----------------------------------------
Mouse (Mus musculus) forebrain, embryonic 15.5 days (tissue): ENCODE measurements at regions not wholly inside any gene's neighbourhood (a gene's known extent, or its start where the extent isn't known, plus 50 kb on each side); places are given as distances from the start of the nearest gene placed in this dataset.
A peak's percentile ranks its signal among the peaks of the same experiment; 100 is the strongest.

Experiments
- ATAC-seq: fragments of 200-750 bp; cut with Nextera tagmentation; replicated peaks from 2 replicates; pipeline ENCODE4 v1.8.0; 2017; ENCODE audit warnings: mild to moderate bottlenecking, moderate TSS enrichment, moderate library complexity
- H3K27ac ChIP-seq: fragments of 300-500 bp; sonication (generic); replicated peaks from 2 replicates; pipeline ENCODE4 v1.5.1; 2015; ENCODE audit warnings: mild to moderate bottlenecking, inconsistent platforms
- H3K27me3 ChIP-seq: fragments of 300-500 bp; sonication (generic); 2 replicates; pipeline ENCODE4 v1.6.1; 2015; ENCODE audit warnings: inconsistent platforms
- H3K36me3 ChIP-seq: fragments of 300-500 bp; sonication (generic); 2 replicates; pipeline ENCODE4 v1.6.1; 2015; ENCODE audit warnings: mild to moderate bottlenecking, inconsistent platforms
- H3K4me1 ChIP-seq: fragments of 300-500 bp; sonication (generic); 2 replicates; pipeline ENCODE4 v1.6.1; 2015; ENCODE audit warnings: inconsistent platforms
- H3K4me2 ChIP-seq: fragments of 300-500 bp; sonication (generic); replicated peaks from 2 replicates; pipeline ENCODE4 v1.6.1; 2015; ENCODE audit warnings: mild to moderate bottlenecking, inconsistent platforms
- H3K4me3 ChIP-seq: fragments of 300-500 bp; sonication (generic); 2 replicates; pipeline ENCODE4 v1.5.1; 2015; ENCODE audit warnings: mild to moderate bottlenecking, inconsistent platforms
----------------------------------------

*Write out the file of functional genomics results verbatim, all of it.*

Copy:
Mouse (Mus musculus) forebrain, embryonic 15.5 days (tissue): ENCODE measurements at regions not wholly inside any gene's neighbourhood (a gene's known extent, or its start where the extent isn't known, plus 50 kb on each side); places are given as distances from the start of the nearest gene placed in this dataset.
A peak's percentile ranks its signal among the peaks of the same experiment; 100 is the strongest.

Experiments
- ATAC-seq: fragments of 200-750 bp; cut with Nextera tagmentation; replicated peaks from 2 replicates; pipeline ENCODE4 v1.8.0; 2017; ENCODE audit warnings: mild to moderate bottlenecking, moderate TSS enrichment, moderate library complexity
- H3K27ac ChIP-seq: fragments of 300-500 bp; sonication (generic); replicated peaks from 2 replicates; pipeline ENCODE4 v1.5.1; 2015; ENCODE audit warnings: mild to moderate bottlenecking, inconsistent platforms
- H3K27me3 ChIP-seq: fragments of 300-500 bp; sonication (generic); 2 replicates; pipeline ENCODE4 v1.6.1; 2015; ENCODE audit warnings: inconsistent platforms
- H3K36me3 ChIP-seq: fragments of 300-500 bp; sonication (generic); 2 replicates; pipeline ENCODE4 v1.6.1; 2015; ENCODE audit warnings: mild to moderate bottlenecking, inconsistent platforms
- H3K4me1 ChIP-seq: fragments of 300-500 bp; sonication (generic); 2 replicates; pipeline ENCODE4 v1.6.1; 2015; ENCODE audit warnings: inconsistent platforms
- H3K4me2 ChIP-seq: fragments of 300-500 bp; sonication (generic); replicated peaks from 2 replicates; pipeline ENCODE4 v1.6.1; 2015; ENCODE audit warnings: mild to moderate bottlenecking, inconsistent platforms
- H3K4me3 ChIP-seq: fragments of 300-500 bp; sonication (generic); 2 replicates; pipeline ENCODE4 v1.5.1; 2015; ENCODE audit warnings: mild to moderate bottlenecking, inconsistent platforms